Public safety officials are urging residents to take precautions as one of the hottest times of the summer in the El Paso-Juárez region has arrived.
The National Weather Service for El Paso has forecast temperatures topping 100 degrees Wednesday through at least Monday before dipping to the mid-90s next week.
“This will be our first significant stretch (of 100-degree days) that we usually experience in June and early July,” said John Fausett, meteorologist with the National Weather Service office in Santa Teresa.
The high temperature reached 102 degrees Wednesday, National Weather Service staff said. It is forecast to climb to 103 or 104 Thursday and Friday, peaking at 105 Saturday before falling to 103 Sunday and 102 Monday.
Ryenne Calderon, 11, cools off in the splash pad at The Fountains at Farah Wednesday as the temperature reached 102 degrees.
(Photo: MARK LAMBIE/EL PASO TIMES)
“People need to drink plenty of fluids, stay in air-conditioned areas,” Fausett said.
“Heat is the silent killer,” Fausett said. “It kills more than any other weather phenomenon during an average year. If you average it out over 30 years, it’s heat. You don’t hear about it because it kills one or two people at a time.”
Authorities in the El Paso-Juárez-Las Cruces region advised residents to drink plenty of water even if not thirsty, avoid being outdoors during the hottest time of the day, never leave pets or people in parked vehicles and check on family, friends and neighbors who might not have air conditioning.
The Chihuahua civil protection office has urged people to take precautions during the heat wave.
The El Paso Extreme Weather Task Force reported that there were four heat-related deaths in El Paso County last summer.
The task force collects and distributes fans to qualifying seniors and needy families. New fan donations can be dropped off at any fire station. Residents who need a fan may call 211.
The El Paso Department of Public Health reminds residents that they can avoid the heat by visiting an air-conditioned mall, library or movie theater.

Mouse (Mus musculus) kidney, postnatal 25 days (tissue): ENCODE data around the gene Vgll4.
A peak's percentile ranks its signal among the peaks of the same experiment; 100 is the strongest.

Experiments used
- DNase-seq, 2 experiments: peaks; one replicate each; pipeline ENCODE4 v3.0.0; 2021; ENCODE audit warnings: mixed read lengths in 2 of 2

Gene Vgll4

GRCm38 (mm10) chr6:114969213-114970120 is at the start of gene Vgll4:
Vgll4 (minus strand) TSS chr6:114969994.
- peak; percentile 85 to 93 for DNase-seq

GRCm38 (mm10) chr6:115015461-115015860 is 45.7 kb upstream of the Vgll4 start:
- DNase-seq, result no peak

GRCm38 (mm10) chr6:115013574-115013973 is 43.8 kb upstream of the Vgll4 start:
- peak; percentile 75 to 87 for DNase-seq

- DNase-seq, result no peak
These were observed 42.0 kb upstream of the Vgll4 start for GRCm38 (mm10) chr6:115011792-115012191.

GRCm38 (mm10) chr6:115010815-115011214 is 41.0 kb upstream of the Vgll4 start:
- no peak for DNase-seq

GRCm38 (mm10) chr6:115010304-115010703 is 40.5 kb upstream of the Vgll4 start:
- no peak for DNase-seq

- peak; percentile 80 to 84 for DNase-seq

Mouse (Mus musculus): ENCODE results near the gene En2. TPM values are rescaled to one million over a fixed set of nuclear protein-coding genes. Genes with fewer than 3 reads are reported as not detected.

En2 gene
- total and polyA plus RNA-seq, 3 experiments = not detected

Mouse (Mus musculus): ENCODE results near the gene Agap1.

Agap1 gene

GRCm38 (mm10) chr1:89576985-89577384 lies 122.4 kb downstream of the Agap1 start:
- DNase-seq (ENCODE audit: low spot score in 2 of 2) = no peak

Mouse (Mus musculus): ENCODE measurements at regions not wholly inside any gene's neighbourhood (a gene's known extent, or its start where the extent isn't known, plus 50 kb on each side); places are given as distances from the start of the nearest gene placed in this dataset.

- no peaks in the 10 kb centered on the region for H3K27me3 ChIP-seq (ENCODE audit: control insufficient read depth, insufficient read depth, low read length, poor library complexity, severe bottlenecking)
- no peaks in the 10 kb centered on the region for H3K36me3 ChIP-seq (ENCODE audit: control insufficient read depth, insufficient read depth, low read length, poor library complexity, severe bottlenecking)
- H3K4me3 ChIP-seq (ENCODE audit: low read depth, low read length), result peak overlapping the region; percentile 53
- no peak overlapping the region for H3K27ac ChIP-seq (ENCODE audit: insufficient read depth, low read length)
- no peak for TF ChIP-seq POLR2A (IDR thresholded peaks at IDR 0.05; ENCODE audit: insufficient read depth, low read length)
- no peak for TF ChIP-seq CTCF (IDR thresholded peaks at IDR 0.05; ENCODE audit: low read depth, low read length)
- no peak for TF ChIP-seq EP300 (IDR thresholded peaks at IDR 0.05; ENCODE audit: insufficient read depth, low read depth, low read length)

Victoria Dominguez twirls in the water spouts at The Fountains at Farah as the temperature reached 102 degrees Wednesday.
(Photo: MARK LAMBIE/EL PASO TIMES)
Officials said that people should beware of heat exhaustion, which usually occurs when people lose fluids by heavy sweating while working or exercising in hot environment, and heat stroke, which can be life threatening when a high body temperature threatens the brain.
The weather task force said those most at risk for heat stroke are elderly people without adequate cooling, babies sleeping in hot rooms, unattended children, people outdoors for long periods of time such as the homeless and hikers, and people under the influence of drugs or alcohol.
Daniel Borunda may be reached at 546-6102; firstname.lastname@example.org; @BorundaDaniel on Twitter.
Heat exhaustion signs
• Feeling faint or dizzy.
• Excessive sweating
• Nausea or vomiting
• Cool, pale, clammy skin
• Muscle cramps.
• Rapid, weak pulse
What do to:
• Get to a cool, air-conditioned place.
• Drink water.
• Take cool shower, use cold compresses.
Heat stroke signs
• Throbbing headache
• No sweating. Red, hot skin.
• Body temperature over 103 degrees.
• May lose consciousness.
• Rapid, strong pulse.
What to do:
• Call 911
• Take immediate action to cool person until help arrives.
Source: El Paso Public Health Department
Ryenne Calderon, 11, splashes her younger brother Robby Calderon, 4, as they cool off Wednesday at the splash pad at The Fountains at Farah. Temperatures for the rest of the week are expected to be over 100 degrees.